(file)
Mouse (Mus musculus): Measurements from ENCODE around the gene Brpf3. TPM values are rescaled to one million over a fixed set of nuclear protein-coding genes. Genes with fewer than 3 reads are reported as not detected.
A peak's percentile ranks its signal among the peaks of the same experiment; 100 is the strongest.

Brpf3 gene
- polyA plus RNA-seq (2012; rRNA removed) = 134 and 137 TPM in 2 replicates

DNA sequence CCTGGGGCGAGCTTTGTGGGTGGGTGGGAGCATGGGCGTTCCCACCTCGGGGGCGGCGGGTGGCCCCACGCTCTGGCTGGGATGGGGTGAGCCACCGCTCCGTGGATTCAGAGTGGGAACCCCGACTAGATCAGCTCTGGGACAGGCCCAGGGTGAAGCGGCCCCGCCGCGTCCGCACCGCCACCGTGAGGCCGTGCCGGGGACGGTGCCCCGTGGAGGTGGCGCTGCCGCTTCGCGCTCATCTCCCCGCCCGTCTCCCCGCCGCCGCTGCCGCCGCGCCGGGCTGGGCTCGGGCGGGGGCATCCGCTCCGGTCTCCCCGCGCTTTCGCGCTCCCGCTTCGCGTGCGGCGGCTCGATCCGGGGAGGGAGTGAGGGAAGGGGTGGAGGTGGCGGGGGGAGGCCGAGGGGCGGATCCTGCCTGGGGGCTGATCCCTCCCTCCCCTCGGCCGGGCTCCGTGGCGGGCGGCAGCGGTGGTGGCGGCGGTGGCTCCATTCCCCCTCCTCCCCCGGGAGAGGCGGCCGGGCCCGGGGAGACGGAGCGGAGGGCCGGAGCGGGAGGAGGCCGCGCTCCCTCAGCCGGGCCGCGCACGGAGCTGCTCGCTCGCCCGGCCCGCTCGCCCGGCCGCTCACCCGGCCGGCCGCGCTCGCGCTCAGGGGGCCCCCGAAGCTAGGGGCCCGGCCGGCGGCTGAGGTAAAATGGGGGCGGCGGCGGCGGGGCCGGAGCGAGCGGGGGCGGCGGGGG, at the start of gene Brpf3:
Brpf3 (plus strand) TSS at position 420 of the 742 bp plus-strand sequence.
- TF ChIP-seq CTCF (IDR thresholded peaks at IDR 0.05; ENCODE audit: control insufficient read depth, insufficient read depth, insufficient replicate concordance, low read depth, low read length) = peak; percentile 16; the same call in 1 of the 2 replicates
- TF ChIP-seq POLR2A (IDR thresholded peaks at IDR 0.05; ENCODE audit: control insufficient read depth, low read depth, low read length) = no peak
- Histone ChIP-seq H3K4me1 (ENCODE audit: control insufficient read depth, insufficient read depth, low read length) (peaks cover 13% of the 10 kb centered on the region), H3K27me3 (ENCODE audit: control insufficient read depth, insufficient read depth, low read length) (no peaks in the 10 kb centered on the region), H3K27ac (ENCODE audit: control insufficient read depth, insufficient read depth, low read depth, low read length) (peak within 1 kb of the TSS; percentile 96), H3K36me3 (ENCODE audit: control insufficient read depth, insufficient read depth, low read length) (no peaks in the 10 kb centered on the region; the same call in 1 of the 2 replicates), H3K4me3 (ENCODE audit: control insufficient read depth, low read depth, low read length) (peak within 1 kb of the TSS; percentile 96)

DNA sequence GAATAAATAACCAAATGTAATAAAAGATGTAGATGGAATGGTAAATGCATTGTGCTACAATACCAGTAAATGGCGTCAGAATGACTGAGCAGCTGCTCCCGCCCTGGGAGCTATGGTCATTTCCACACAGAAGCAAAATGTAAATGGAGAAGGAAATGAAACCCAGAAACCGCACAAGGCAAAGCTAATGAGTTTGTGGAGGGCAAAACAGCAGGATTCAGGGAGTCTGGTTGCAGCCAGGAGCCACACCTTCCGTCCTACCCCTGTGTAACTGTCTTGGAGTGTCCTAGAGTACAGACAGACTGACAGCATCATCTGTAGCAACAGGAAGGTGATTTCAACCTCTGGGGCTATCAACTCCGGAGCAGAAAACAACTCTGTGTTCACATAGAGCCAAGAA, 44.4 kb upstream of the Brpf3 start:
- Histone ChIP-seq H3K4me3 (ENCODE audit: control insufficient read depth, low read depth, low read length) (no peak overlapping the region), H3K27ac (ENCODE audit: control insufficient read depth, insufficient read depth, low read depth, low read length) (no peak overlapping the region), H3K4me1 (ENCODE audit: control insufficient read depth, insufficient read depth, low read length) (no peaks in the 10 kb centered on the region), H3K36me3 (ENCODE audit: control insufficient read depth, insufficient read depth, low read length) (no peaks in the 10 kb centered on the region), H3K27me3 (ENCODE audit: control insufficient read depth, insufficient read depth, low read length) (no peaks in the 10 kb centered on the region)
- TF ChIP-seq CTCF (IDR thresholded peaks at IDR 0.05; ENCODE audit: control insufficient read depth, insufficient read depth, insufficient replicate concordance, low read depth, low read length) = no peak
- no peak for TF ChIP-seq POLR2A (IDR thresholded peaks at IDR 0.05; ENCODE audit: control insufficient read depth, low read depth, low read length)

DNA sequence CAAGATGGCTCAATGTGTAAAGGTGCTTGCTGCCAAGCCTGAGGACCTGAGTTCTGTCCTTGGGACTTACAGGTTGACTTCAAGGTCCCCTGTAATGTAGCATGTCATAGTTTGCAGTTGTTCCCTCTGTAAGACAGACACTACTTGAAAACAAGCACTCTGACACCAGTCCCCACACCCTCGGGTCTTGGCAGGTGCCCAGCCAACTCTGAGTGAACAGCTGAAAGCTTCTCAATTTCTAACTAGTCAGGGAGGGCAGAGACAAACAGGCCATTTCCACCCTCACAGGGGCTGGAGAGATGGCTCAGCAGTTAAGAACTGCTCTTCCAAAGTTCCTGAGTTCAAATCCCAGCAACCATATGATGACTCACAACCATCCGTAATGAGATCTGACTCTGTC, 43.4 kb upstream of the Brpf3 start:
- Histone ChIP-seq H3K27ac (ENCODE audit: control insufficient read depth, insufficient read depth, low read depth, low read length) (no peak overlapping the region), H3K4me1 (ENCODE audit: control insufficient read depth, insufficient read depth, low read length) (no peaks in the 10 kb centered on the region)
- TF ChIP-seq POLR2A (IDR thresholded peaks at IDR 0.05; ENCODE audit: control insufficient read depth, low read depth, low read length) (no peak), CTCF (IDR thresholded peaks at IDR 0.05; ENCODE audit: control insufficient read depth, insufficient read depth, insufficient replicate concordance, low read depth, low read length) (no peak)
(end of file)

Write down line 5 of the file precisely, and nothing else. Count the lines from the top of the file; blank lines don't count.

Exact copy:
DNA sequence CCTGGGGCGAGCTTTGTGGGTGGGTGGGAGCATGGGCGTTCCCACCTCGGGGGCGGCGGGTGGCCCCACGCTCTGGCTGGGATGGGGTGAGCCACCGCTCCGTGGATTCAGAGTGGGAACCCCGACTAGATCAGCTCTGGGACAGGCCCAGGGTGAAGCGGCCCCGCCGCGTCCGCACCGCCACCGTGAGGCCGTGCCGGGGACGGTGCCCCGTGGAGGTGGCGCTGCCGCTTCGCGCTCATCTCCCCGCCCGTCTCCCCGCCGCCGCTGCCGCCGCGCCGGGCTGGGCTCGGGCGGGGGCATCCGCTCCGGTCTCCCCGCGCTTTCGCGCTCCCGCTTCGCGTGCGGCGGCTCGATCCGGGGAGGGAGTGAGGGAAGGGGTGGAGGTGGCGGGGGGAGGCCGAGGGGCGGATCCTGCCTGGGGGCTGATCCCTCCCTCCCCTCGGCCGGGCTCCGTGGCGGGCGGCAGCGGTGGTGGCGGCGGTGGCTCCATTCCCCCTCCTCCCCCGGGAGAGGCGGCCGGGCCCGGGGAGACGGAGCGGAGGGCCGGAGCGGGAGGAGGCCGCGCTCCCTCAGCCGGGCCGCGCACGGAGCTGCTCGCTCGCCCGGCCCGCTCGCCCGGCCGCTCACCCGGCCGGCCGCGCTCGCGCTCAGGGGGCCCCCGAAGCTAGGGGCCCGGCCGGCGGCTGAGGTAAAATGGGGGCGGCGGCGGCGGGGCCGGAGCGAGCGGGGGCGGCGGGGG, at the start of gene Brpf3: